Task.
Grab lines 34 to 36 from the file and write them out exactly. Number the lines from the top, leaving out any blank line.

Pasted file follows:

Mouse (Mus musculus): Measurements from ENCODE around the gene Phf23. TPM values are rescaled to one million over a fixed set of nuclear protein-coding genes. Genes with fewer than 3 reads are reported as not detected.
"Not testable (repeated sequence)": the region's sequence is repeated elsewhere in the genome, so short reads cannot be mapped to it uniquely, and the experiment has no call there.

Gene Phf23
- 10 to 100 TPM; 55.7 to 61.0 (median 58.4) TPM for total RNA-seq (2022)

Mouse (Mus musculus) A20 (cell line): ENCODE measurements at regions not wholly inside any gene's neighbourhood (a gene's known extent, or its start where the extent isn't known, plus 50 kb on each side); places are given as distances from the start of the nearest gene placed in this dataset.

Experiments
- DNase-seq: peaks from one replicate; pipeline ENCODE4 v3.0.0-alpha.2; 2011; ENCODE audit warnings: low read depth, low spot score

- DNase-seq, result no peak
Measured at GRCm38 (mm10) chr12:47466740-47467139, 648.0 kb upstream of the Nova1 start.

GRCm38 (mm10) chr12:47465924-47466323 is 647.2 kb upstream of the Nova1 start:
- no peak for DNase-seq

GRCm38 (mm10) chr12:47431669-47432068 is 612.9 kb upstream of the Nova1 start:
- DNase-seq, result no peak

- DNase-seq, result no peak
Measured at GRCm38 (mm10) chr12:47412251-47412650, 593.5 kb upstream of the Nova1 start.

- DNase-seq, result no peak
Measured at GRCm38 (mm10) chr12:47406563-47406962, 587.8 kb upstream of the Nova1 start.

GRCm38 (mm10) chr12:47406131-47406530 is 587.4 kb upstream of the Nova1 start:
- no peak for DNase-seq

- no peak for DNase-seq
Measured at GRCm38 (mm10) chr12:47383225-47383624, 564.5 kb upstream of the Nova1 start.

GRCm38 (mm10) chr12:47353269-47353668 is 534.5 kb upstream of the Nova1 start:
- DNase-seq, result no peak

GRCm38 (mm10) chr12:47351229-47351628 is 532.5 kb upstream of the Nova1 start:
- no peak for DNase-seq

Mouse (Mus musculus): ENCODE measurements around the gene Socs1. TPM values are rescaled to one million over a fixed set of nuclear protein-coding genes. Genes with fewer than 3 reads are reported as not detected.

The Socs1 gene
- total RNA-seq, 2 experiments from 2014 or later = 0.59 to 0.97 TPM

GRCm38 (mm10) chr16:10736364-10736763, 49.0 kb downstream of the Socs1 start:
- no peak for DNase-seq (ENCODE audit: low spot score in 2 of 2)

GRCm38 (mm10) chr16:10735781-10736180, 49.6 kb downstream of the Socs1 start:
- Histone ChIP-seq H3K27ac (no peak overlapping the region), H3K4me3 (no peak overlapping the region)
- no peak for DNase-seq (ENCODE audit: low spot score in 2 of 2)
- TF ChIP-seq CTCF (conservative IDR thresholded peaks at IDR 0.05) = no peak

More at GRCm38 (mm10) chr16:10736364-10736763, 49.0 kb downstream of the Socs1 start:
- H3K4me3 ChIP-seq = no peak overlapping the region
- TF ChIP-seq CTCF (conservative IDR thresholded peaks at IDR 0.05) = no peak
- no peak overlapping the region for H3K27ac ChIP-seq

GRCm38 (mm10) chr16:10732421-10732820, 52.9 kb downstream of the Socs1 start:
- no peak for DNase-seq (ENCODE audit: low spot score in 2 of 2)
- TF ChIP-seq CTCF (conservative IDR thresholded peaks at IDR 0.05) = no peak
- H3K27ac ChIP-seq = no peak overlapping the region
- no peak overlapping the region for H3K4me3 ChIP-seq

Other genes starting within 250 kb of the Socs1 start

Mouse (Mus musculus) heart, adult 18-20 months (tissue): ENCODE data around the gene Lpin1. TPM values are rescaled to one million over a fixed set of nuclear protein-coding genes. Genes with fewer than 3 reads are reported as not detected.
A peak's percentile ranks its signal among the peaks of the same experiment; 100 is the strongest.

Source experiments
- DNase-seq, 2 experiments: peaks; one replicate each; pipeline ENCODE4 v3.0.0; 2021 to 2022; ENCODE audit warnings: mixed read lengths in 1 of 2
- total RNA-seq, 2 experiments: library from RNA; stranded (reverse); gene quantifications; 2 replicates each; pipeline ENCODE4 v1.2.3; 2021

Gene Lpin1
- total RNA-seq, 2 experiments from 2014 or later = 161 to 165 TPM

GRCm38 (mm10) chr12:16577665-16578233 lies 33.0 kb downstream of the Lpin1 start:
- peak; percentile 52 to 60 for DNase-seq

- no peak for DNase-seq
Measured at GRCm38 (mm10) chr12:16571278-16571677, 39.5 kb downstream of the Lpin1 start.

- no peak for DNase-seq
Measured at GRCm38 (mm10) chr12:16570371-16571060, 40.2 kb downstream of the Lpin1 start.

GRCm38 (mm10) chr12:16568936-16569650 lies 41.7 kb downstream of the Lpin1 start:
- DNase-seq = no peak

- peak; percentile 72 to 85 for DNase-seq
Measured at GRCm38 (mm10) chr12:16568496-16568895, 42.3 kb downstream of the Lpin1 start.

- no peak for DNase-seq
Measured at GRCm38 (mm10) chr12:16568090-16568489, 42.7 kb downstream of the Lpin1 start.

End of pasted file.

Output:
- TF ChIP-seq CTCF (conservative IDR thresholded peaks at IDR 0.05) = no peak

More at GRCm38 (mm10) chr16:10736364-10736763, 49.0 kb downstream of the Socs1 start:
- H3K4me3 ChIP-seq = no peak overlapping the region